Musical talent runs in the family with those Coolidge’s and Nic’s latest project, Knox,  is a collaboration with his beautiful and talented younger sister.  Their unique, dream-like sound is truly like nothing I have heard before. Haunting, energetic  and supernatural, every track I’ve listened to blends smooth vocal harmonies over countless layers of fragmented sound, and it works.

Check out the write-up they were recently featured in at as they get ready to drop their debut EP! 

So stoked for you Nic!!

Digging up some old work

Sometimes you never know where a freelance career will take you.

Last summer I got connected with  folks at High Times Magazine that were looking for a freelancer to do some online entertainment content, and I was fortunate enough to do a couple album and concert reviews.  Here is an article that appeared online last year and I don’t know why it has taken me so long to put it up here.

Album Review: Keller & The Keels’ Thief
By Ash D

Keller Williams’ 15th studio album, Thief – due out May 25 – is an eclectic all-covers collection that has the one-man band once again teamed up with the Virginia-based husband and wife bluegrass duo, The Keels.

Thief marks the second compilation project for Keller and Larry and Jenny Keel. Their first album, 2006’sGrass, featured a collection of both original songs and some unique takes on classics from the likes of Tom Petty and Pink Floyd. -

The notion of putting his own spin on different artists’ work is something that has always been prevalent in Keller’s live shows, and for this compilation he sought inspiration from some of the most unlikely sources. From Kris Kristofferson to Amy Winehouse to the Butthole Surfers, the 13-track album reads like an off-the-wall mix tape. But, through their signature twangy, grassed-up sound, Keller & The Keels accomplish the seemingly impossible task of blending it all together.

The album opens with Kris Kristofferson’s “Don’t Cuss the Fiddle,” and you get your first taste of Keller’s smirky sense of irony when you listen to the lyrics, “We’re in this gig together so let’s settle down and steal each other’s songs.” Larry Keel also takes charge of a couple verses in the opening track, and his rough and tumble cowboy voice makes you feel like you should be sitting around a campfire passing around a bottle of Jack.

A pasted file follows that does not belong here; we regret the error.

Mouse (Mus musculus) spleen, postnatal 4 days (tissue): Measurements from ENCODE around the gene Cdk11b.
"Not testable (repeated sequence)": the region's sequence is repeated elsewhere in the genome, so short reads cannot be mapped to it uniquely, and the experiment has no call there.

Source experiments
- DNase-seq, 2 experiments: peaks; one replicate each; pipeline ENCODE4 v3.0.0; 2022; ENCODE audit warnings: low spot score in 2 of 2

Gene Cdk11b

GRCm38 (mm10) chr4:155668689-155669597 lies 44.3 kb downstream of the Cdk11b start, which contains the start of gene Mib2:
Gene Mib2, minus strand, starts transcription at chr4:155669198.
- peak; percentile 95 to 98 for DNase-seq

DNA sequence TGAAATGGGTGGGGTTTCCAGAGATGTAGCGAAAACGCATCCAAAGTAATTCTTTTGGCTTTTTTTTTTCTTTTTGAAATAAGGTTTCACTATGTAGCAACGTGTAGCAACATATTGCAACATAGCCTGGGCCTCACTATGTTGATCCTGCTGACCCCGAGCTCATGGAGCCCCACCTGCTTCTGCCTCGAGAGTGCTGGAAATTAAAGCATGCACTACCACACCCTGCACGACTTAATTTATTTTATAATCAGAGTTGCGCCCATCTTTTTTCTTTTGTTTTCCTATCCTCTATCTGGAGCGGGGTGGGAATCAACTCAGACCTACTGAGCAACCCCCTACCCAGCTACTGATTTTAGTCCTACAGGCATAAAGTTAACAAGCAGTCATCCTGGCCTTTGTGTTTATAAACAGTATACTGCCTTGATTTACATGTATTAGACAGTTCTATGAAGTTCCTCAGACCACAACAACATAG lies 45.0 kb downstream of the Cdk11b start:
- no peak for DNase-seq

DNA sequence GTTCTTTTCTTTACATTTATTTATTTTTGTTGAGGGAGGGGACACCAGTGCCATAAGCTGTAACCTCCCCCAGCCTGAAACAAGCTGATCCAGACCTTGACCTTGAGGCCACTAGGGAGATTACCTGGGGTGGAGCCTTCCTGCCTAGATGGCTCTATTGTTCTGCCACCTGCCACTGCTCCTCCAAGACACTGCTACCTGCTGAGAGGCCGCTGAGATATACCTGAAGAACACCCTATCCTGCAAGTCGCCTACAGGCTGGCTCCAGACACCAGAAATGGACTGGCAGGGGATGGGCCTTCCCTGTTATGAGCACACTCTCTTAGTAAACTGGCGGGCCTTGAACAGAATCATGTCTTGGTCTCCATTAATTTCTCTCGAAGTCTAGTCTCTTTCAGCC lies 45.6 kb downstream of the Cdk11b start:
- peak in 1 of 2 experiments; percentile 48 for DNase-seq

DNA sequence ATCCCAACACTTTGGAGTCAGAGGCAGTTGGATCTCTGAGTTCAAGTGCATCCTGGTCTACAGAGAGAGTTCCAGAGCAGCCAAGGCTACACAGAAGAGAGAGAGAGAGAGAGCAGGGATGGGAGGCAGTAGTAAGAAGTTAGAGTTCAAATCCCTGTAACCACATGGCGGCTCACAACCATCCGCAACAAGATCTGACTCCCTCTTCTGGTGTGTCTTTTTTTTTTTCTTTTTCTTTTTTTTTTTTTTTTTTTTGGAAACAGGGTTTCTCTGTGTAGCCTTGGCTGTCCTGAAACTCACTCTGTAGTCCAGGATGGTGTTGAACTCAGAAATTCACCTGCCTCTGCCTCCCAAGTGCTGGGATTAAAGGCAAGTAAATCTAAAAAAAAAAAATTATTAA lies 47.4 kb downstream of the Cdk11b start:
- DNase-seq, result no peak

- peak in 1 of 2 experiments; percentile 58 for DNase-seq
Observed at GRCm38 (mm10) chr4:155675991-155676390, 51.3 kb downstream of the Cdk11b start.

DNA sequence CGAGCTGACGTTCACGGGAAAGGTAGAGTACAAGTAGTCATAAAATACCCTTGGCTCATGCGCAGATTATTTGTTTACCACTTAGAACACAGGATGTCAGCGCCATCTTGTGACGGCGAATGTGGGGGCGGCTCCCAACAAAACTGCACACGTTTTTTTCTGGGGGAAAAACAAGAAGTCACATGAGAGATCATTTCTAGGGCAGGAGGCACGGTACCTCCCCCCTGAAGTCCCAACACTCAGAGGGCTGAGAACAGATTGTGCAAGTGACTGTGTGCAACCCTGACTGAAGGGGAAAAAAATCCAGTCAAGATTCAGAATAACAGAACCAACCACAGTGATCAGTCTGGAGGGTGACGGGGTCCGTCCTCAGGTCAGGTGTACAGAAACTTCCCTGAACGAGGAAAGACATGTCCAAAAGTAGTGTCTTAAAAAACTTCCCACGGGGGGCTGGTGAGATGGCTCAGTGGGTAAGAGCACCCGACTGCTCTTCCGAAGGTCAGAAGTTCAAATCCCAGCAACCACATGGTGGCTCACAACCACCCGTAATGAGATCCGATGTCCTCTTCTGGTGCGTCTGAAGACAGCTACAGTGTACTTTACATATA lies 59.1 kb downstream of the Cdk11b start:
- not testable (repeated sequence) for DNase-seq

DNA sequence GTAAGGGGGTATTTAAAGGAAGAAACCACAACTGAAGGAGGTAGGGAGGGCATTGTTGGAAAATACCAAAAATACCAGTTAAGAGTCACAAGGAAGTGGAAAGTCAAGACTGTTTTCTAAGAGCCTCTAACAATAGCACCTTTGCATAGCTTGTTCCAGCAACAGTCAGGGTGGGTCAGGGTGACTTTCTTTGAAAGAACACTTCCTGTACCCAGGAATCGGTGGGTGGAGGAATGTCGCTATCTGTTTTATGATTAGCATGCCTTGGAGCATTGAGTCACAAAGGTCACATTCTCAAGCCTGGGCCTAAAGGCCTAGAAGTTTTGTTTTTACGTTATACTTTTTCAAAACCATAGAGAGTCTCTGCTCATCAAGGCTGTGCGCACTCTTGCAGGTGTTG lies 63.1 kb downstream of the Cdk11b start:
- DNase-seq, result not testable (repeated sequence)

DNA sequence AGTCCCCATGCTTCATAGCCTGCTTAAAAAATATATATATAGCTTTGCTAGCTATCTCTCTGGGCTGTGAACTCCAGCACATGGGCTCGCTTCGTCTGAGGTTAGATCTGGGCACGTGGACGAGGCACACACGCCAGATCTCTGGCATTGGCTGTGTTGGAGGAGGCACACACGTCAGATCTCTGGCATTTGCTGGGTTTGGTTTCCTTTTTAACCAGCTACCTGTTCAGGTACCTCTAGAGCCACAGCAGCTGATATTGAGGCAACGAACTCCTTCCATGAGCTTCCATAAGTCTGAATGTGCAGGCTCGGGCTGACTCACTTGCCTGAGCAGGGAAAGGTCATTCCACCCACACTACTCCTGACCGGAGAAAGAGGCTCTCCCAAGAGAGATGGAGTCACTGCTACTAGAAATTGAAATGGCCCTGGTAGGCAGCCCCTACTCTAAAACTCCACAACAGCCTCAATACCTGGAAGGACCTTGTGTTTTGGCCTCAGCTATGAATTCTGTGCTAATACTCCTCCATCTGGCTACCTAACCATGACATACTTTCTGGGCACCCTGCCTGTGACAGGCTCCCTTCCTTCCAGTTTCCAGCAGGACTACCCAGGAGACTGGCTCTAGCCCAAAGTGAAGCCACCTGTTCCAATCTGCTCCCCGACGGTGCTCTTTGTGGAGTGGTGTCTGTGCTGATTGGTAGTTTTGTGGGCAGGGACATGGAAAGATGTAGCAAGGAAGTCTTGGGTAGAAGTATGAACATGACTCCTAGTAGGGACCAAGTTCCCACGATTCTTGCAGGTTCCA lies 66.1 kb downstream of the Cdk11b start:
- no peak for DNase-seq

The second track is a very smooth version of “Uncle Disney,” originally written by Patterson Hood of the Drive-By Truckers. The group’s organic vocal harmony shines through on this cover, and Larry’s fast-paced, precision flat-picking proves this isn’t the kind of bluegrass your parents were probably listening to.

Fast-forward to track number five and the trio picks up the pace a bit for their version of “Cold Roses” by Ryan Adams. With Keller leading on the vocals, the song is very much in line with the sound of his own work, but if you’re a fan of the original, this version might leave you longing for the steady electric guitar riffs.

“Mountains of the Moon” is a Grateful Dead cover that works pretty well on this album. Although Keller goes a little bit out of his range to keep the tune low and hushed, the song’s lullaby effect is soothing and easy on the ears.

The seventh track, “Teen Angst,” is a Cracker cover drenched in irony, and it’s hard not to crack a smile when you get to the chorus and Keller belts out, “Cause, what the world needs now, is another folk singer, like I need a hole in my head.” Keller and Larry play off of each other beautifully in this track and the clean acoustic quality completely overshadows the fact that the lyrics contradict the style.

Unless you were living under a rock in 1997, you probably remember Marcy Playground’s most notable (and possibly only) hit “Sex and Candy.” The song’s mellowed out vibe had the strange ability to make you feel a little bit dirty just by listening to it, and Keller & The Keels’ version couldn’t be more different. The up-beat, playful guitar is a stark contrast to the dark and heavy original, and Keller’s attempt to mimic John Wozniak’s whispered, breathy voice is a great example of his willingness to branch out of his comfort zone, even if it does come off a little forced.

One track that does seem to stick out is a sped-up, boot stompin’ version of Amy Winehouse’s breakout hit, “Rehab.” Keller has been playing the unlikely cover in his live show for a while now, and although the trio’s recorded version sounds a bit more sober than Amy’s, the twangy pitch is borderline whiney after the repeated “No, No, No” every other line.

Overall, Thief is a solid showcase of out-of-the-box thinking and musical creativity. Larry and Jenny Keel lend a lot of bluegrass credibility to the album, and Keller’s laid-back, barefoot style helps keep a consistent vibe going throughout the whole CD. As an added incentive to pick up a copy of Thief, Keller & the Keels have formed the “Keller On Your Couch” contest, and those who buy the album through the official merchandise store before August 31, 2010 will be entered for a chance to win a private, living room concert for them and 49 of their friends.

Even if you aren’t lucky enough to get the group to come to you, Keller will be touring throughout the summer both with The Keels and as a solo act. On May 28 Keller heads to the Bella Madre Music Festival in Geneva, Minnesota, before heading west to Colorado for the Telluride Bluegrass Festival on June 17. Also on the summer lineup for Keller is the Mile High Music Festival, which features some 40 other artists ranging from hip hop to reggae to folk.